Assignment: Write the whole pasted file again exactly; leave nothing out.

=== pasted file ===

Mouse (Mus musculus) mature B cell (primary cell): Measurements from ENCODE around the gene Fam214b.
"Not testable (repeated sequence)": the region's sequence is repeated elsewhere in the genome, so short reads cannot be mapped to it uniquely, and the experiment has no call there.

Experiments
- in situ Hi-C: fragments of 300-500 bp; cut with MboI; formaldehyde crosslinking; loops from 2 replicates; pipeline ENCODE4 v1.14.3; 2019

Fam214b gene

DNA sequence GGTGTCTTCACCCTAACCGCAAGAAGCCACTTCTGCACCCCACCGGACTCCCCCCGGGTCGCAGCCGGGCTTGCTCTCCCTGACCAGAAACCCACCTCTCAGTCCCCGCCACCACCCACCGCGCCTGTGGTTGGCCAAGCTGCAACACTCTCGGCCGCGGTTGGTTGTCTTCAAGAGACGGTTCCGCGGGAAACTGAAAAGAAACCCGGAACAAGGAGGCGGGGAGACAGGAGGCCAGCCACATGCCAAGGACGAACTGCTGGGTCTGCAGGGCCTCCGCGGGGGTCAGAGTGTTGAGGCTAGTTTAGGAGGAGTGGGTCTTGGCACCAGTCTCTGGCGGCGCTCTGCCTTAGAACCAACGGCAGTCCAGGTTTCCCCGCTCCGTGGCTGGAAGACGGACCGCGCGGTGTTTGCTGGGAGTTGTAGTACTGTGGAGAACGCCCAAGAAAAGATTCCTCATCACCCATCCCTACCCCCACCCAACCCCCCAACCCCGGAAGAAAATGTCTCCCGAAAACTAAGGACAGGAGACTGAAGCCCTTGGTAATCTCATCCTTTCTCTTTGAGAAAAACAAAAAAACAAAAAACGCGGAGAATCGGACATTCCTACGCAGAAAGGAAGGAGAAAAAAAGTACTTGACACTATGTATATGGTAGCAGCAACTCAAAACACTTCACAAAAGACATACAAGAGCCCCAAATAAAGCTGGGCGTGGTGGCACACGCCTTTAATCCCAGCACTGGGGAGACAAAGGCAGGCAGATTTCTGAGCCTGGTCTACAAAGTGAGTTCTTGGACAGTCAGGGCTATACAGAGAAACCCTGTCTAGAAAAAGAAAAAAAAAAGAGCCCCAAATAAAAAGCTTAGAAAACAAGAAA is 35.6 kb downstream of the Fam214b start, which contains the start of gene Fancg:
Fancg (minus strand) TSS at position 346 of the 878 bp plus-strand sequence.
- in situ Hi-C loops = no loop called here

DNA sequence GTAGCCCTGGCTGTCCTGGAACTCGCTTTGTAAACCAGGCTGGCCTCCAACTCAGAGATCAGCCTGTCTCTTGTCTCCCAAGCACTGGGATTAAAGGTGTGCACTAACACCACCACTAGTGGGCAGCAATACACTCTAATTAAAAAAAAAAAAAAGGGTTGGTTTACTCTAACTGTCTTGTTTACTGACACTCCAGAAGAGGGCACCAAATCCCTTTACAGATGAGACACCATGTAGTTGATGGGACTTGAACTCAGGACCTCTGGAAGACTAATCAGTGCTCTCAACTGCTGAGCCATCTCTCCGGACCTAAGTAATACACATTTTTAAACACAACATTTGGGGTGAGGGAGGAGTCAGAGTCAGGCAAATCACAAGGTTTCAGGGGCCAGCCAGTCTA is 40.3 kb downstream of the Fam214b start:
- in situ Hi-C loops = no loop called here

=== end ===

Mouse (Mus musculus) mature B cell (primary cell): Measurements from ENCODE around the gene Fam214b.
"Not testable (repeated sequence)": the region's sequence is repeated elsewhere in the genome, so short reads cannot be mapped to it uniquely, and the experiment has no call there.

Experiments
- in situ Hi-C: fragments of 300-500 bp; cut with MboI; formaldehyde crosslinking; loops from 2 replicates; pipeline ENCODE4 v1.14.3; 2019

Fam214b gene

DNA sequence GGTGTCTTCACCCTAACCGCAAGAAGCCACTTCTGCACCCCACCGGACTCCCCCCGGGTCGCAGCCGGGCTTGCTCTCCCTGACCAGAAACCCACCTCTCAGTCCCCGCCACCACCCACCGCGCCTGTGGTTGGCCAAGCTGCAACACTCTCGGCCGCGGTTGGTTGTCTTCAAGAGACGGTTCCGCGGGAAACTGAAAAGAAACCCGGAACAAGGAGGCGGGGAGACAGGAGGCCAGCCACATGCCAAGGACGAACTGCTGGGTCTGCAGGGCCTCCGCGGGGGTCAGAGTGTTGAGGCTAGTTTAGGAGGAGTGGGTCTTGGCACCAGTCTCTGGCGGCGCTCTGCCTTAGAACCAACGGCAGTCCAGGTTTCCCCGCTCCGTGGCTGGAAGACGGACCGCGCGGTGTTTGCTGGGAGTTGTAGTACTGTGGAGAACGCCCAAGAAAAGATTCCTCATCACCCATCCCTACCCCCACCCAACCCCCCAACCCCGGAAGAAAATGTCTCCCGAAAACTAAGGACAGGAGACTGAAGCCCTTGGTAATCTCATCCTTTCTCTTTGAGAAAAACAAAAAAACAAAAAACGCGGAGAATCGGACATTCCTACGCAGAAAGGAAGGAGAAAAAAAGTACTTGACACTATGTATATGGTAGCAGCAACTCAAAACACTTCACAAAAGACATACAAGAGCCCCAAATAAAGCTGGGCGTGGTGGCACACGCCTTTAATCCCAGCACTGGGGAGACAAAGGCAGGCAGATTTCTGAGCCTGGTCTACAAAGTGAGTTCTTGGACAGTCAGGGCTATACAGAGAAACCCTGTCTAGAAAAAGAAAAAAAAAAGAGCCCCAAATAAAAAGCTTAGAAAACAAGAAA is 35.6 kb downstream of the Fam214b start, which contains the start of gene Fancg:
Fancg (minus strand) TSS at position 346 of the 878 bp plus-strand sequence.
- in situ Hi-C loops = no loop called here

DNA sequence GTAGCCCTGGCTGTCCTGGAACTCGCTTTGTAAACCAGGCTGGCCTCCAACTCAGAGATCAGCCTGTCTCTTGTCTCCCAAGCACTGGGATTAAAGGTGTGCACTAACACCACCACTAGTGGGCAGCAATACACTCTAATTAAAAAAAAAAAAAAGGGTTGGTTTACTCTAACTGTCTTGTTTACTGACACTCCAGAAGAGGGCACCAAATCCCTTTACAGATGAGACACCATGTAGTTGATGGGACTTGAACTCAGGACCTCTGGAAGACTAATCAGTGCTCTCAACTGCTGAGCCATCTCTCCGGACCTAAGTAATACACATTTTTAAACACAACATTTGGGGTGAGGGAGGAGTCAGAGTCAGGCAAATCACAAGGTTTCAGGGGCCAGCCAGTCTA is 40.3 kb downstream of the Fam214b start:
- in situ Hi-C loops = no loop called here